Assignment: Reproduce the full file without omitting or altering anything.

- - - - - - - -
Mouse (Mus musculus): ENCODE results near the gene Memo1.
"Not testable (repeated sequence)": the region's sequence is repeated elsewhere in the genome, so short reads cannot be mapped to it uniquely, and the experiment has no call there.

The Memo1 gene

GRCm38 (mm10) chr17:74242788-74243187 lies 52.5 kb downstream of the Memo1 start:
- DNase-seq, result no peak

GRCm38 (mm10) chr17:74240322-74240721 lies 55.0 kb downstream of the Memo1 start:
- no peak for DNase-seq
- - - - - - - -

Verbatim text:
Mouse (Mus musculus): ENCODE results near the gene Memo1.
"Not testable (repeated sequence)": the region's sequence is repeated elsewhere in the genome, so short reads cannot be mapped to it uniquely, and the experiment has no call there.

The Memo1 gene

GRCm38 (mm10) chr17:74242788-74243187 lies 52.5 kb downstream of the Memo1 start:
- DNase-seq, result no peak

GRCm38 (mm10) chr17:74240322-74240721 lies 55.0 kb downstream of the Memo1 start:
- no peak for DNase-seq